Ohio State felt the sting from last season’s loss to Michigan for an entire year. Losing to Michigan is not something that Ohio State is accustomed to, and the feeling didn’t sit well. Buckeye coaches and players have always been open about how they prepare for Michigan year-round, but this year that focus was even more extreme. In addition to devoting practice time to the Michigan game, Ohio State brought in a new defensive coordinator specifically to beat Michigan (not that there’s anything wrong with that, Michigan essentially did the same thing last season when it replaced Don Brown with Mike Macdonald) and tweaked its offense to add more of a power running element to its playbook. The Buckeyes were all in for this this game. All in to exact a measure of revenge from that dreaded team up north.
In the game’s early stages, it looked like Ohio State’s planning and preparation would pay off. On the game’s first possession, quarterback C.J. Stroud led the Buckeyes on 12-play, 81-yard touchdown drive that was as effortless as it was effective. Ohio State jumped to a quick 7-0 lead and the home crowd was in full throat.
Michigan answered with a scoring drive of its own, one that culminated in a 49-yard Jake Moody field goal that cut the Ohio State lead to 7-3. The game’s first two drives were emblematic of the first half. Ohio State setting the pace, gobbling up yards, Michigan fighting to keep the game close.
Through 30 minutes, Ohio State was rolling, finishing the half with 20 points and more than 300 yards of total offense. Yet, thanks to a pair of long touchdown passes from quarterback J.J. McCarthy to Cornelius Johnson (69 and 75 yards) and a defense that played better than the halftime stats would have you believe, the Wolverines stayed within striking distance.
Michigan was able to do so because McCarthy, who’d struggled with the deep ball all season, connected with Johnson on those two long touchdowns. Ohio State was so concerned with stopping Michigan’s running game - even with leading rusher Blake Corum sidelined with a knee injury - that it loaded the box with scarlet and gray. Buckeye safeties spent the day crashing the line, limiting Michigan’s running game, but leaving the back end of its defense exposed, creating one-on-one opportunities for Michigan’s receivers. Opportunities that McCarthy and Johnson exploited.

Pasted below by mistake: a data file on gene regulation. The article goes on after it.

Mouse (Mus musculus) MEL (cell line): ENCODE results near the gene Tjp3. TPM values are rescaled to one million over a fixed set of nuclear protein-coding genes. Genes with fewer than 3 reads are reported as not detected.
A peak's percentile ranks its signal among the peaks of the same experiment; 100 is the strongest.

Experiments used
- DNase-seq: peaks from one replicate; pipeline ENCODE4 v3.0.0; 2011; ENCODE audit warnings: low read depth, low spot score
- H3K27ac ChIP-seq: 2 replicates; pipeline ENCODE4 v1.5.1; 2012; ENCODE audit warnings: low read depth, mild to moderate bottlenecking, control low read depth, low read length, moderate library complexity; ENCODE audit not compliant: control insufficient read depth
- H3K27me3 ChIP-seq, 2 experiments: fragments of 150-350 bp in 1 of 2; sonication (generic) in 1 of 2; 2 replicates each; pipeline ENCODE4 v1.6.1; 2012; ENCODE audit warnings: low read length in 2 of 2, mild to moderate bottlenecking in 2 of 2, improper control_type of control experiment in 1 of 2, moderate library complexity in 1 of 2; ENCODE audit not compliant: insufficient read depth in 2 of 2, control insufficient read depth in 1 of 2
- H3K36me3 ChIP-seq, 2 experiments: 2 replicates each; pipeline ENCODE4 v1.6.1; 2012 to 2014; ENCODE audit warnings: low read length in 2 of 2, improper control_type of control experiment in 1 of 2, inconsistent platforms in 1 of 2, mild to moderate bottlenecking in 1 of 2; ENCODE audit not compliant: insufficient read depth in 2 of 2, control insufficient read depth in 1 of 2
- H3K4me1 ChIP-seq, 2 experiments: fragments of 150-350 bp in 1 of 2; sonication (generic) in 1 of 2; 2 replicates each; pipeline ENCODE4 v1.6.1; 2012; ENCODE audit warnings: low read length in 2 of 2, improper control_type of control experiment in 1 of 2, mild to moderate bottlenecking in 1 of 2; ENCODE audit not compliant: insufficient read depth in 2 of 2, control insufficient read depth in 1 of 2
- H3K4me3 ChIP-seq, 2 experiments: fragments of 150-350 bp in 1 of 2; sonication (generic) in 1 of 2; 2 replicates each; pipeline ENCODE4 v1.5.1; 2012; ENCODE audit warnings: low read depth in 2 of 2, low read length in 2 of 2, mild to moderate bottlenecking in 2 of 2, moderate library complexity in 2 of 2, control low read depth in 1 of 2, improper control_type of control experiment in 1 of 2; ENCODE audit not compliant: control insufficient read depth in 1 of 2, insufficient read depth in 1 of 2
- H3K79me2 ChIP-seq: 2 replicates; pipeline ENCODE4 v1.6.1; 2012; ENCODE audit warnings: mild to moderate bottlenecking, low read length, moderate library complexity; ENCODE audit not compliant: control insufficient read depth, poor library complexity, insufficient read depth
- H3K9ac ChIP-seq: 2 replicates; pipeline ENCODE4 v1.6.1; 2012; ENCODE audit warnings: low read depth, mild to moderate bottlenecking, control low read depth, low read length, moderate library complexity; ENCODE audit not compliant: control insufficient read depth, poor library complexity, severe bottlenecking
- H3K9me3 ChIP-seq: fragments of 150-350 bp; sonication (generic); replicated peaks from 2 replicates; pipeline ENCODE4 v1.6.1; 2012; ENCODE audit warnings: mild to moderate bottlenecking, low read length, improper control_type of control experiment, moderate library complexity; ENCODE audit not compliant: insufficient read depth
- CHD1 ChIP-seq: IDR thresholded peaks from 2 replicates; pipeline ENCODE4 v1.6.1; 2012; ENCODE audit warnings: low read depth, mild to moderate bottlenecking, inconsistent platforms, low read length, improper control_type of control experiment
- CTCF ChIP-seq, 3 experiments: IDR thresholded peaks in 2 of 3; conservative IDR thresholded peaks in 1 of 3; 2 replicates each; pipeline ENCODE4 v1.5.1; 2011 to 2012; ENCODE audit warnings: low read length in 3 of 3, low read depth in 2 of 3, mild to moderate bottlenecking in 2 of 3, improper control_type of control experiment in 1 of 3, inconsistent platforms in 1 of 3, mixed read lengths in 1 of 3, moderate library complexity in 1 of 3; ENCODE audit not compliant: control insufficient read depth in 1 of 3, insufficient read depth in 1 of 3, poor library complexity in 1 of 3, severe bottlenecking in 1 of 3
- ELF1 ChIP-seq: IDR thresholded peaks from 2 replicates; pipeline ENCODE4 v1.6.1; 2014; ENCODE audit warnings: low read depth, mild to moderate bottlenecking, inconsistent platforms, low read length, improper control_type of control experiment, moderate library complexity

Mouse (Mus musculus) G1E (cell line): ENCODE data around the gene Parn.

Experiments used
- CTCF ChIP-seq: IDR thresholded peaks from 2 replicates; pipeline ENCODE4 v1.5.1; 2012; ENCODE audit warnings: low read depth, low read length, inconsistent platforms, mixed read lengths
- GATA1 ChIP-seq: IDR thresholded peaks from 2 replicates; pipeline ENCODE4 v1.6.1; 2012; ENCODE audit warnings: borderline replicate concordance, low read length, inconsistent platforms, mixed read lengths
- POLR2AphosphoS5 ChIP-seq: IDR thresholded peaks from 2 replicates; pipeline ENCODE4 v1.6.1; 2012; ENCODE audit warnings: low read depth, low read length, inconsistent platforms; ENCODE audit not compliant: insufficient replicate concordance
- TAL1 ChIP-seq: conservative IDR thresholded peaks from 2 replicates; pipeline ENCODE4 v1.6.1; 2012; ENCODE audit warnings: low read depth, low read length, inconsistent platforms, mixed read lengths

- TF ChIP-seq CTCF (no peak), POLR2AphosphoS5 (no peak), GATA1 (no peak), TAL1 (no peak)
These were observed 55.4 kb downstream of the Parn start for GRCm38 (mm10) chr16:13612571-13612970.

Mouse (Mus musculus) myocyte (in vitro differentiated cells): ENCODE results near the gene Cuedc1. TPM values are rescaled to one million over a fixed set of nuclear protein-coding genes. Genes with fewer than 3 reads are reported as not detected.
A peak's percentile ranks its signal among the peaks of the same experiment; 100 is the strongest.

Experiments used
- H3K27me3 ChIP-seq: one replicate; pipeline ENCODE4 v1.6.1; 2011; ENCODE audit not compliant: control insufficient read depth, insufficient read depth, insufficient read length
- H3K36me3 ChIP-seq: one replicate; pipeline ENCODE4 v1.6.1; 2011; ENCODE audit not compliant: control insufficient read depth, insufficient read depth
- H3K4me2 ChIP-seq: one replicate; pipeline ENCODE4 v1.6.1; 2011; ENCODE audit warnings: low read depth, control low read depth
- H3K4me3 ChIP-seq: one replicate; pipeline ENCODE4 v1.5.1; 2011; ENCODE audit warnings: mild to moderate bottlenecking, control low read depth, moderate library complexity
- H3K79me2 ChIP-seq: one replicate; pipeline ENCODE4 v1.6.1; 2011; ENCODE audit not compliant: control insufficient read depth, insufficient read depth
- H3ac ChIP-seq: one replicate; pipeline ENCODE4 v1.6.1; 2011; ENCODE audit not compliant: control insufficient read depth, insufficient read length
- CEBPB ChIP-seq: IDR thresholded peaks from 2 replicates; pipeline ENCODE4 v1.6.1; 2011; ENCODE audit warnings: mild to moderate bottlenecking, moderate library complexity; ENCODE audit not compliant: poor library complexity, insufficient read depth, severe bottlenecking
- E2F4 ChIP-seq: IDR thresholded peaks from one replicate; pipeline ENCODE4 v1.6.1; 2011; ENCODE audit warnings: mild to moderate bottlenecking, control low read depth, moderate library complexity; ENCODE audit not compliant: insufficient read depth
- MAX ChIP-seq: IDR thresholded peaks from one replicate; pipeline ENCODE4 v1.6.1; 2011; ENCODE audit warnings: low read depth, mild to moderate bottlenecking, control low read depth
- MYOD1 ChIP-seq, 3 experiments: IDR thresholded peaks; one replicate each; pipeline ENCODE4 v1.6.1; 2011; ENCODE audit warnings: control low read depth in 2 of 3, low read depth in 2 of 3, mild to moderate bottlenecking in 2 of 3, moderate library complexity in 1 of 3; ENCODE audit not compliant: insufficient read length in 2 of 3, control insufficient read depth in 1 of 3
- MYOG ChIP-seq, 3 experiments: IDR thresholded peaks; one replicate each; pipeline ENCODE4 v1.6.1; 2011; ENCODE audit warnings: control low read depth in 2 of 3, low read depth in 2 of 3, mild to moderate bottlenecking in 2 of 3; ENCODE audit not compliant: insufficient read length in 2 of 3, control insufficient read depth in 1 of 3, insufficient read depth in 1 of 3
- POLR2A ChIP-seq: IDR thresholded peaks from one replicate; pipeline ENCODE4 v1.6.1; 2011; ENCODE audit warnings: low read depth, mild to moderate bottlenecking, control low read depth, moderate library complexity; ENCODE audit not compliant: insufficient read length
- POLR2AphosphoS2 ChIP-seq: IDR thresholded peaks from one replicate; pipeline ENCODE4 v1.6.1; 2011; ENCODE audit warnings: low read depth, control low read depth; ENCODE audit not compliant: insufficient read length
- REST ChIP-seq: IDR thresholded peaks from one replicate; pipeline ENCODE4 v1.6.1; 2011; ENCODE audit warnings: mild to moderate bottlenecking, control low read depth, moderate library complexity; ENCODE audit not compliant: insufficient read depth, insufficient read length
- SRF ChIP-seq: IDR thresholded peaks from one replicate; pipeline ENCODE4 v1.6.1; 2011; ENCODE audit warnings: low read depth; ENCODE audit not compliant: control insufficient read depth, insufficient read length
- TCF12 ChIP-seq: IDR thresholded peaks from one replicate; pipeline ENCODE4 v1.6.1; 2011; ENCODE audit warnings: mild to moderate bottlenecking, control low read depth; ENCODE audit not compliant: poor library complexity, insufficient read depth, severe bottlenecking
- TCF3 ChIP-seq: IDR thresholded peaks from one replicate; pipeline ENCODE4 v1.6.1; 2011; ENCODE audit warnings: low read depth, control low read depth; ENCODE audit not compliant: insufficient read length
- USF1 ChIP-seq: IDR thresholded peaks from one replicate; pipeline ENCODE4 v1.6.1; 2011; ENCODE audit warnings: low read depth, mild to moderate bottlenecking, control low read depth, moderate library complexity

“We’re a complete offense,” McCarthy said after the game. “That’s what we pride ourselves on. Through the air or on the ground.” Throughout the year, McCarthy has been questioned about Michigan’s passing game - or lack thereof. The questions never fazed, McCarthy, who explained that when needed, the passing game would be there. It was there Saturday. “We love running the rock and we love letting those big boys eat,” McCarthy added. “(But) when the time comes, the other half of us was going to show up, and I was really happy it came on this day.”
But certainly, those plays were just a blip. Or blips. Certainly, the second half would play out differently. After all, Ohio State may have held a small lead on the scoreboard, but was dominating on the stat sheet and in the trenches. Hadn’t a sage writer predicted that the game would go to the more physical team? The team that owned the line of scrimmage? Surely that would decide the game in the second half.
And surely it did. Although not in the way many envisioned.
If there was a surprise in the second half, it wasn’t that Ohio State came out of the locker room and continued to sell out against the run. It wasn’t that McCarthy and Michigan continued to exploit the Ohio State defense with big plays in the passing game. It was that Michigan so completely flipped the script.
Michigan opened the second half with a seven-play, 75-yard touchdown drive, taking its first lead of the day at 24-20. The Wolverines followed that with an eight minute, 15-play, 80-yard touchdown drive, capped off by a third-down touchdown run by McCarthy. A drive that both pushed Michigan’s lead to double-digits and seemed to take the fight out of the Buckeyes and air out the home crowd.
“You can tell when their will breaks,” Michigan linebacker Michael Barrett said after the game. “They haven’t been used to getting hit or getting physical, like we play.”
It didn’t appear so. Michigan controlled the game in the second half. And after two long touchdown runs by Donovan Edwards (75 and 85 yards) put the game on ice, Michigan had defeated the Buckeyes for the second consecutive season.
How dominant was Michigan in the second half? The Wolverines outgained the Buckeyes 316-177, including 242-19 on the ground, and outscored them 28-3. Michigan turned a 20-17 halftime deficit into a 45-23 victory, a victory that was even more convincing than last year’s 42-27 victory in Ann Arbor.
With the victory, Michigan advances to the Big Ten championship game and has all-but-certainly punched its ticket for the College Football playoffs. The victory also continues a tremendous two-year run for Harbaugh and his charges.
Michigan hadn’t beaten Ohio State in ten years. Hadn’t won in Columbus in more than 20 years. Now it’s won two in a row in the series. Until last season, Michigan had never played in the Big Ten championship game, hadn’t won a conference championship in a generation. This weekend it plays for its second consecutive Big Ten title. Michigan had never played in the college football playoff, hadn’t barely sniffed the playoffs, this year they’ll be playing in consecutive playoffs.
It’s been a great run for Michigan. A great season. But the season isn’t over, as McCarthy reminded reporters after Saturday’s triumph in Columbus, “The job’s not finished. We’ve got more to do.”
And that begins in Indianapolis.